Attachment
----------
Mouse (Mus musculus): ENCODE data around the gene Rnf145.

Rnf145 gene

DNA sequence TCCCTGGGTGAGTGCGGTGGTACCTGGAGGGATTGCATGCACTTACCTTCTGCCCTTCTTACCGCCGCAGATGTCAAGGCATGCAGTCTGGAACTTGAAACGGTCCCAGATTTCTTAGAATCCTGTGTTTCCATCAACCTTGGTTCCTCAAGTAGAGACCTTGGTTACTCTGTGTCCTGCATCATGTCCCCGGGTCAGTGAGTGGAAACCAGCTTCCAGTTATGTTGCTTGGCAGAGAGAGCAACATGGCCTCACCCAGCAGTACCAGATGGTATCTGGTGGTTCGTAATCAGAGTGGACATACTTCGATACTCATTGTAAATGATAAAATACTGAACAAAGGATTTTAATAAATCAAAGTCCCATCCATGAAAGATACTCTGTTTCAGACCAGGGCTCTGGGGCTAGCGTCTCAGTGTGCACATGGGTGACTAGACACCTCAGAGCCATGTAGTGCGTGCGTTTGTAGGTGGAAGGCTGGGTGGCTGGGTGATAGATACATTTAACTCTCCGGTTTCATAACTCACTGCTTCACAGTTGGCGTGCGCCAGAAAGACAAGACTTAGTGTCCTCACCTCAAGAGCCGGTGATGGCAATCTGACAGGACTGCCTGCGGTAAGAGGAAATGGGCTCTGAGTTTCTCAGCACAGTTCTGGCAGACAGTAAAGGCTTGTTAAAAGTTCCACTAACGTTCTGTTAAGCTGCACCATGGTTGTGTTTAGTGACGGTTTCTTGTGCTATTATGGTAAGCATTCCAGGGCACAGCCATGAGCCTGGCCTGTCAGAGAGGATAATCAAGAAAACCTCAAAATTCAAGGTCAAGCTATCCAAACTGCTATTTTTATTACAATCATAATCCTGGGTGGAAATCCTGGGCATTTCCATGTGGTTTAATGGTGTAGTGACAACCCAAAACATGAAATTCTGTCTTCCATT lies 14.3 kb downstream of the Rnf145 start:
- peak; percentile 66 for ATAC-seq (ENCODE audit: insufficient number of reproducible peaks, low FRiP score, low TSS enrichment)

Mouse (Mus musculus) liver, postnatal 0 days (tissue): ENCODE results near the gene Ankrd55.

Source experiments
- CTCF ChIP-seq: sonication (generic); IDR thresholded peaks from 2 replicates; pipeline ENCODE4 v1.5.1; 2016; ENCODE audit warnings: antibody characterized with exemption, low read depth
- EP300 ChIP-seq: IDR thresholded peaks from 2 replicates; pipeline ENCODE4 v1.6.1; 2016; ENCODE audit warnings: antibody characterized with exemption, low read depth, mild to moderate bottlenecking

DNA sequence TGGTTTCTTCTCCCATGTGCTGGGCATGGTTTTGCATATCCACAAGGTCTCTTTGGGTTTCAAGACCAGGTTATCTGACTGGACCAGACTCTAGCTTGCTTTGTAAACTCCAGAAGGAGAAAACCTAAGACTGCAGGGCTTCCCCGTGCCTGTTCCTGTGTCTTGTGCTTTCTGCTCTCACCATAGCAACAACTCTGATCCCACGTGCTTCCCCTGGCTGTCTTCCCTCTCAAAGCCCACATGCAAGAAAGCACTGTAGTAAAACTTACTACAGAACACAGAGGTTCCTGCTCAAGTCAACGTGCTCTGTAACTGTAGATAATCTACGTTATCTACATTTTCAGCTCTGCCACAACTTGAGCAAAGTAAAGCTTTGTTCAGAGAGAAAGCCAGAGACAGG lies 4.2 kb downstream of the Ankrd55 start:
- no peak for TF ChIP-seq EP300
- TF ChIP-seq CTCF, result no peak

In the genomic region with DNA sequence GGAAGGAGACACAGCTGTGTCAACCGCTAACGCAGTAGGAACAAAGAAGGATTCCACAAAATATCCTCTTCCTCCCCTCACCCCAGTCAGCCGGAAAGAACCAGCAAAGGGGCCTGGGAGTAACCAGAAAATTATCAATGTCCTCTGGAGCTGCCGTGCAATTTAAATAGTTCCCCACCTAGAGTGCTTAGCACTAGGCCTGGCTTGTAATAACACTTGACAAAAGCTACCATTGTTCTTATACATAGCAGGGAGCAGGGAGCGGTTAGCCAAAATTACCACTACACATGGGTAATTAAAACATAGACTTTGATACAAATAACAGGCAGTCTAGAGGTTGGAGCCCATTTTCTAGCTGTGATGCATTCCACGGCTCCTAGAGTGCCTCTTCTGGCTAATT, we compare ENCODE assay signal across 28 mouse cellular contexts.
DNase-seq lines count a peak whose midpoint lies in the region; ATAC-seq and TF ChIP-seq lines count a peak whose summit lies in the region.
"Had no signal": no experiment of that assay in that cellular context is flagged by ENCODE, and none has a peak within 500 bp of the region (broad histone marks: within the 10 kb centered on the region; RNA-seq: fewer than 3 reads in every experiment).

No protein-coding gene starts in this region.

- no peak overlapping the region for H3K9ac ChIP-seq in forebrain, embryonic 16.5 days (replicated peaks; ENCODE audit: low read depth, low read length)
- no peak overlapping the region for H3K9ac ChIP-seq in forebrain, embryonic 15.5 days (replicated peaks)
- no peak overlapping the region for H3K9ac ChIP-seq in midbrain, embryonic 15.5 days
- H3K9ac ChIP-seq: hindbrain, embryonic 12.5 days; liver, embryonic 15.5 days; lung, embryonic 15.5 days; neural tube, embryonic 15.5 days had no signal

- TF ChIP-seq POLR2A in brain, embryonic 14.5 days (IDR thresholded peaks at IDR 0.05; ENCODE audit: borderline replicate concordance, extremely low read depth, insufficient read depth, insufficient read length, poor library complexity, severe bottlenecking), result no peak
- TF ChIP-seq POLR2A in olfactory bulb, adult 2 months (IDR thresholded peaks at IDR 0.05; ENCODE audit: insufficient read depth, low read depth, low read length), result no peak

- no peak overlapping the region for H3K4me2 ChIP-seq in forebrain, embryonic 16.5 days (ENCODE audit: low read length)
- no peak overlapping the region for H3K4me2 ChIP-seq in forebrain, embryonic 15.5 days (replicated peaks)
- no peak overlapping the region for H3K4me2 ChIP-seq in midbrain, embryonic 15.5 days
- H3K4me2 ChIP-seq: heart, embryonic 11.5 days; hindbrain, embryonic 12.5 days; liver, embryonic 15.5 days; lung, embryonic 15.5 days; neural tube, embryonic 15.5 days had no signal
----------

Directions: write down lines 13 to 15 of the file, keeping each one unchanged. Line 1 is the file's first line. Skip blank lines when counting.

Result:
DNase-seq lines count a peak whose midpoint lies in the region; ATAC-seq and TF ChIP-seq lines count a peak whose summit lies in the region.
"Had no signal": no experiment of that assay in that cellular context is flagged by ENCODE, and none has a peak within 500 bp of the region (broad histone marks: within the 10 kb centered on the region; RNA-seq: fewer than 3 reads in every experiment).

No protein-coding gene starts in this region.